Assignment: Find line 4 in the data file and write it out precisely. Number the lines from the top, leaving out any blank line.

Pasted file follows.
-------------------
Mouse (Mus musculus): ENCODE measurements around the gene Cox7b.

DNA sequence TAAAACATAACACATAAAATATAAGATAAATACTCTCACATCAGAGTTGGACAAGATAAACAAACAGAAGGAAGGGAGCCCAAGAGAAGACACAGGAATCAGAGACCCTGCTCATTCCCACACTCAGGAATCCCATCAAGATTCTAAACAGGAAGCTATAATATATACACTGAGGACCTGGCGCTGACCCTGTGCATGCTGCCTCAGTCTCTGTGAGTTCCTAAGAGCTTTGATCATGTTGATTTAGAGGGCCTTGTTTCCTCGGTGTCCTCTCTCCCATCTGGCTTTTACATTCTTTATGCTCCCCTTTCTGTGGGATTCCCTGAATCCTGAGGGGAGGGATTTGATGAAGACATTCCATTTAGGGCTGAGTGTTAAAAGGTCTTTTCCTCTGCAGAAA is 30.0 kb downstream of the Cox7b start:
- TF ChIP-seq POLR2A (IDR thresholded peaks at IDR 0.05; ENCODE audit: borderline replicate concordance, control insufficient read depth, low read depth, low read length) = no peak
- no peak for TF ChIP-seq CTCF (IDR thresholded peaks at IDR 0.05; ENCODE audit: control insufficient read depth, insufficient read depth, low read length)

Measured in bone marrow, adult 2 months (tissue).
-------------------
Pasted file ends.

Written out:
- no peak for TF ChIP-seq CTCF (IDR thresholded peaks at IDR 0.05; ENCODE audit: control insufficient read depth, insufficient read depth, low read length)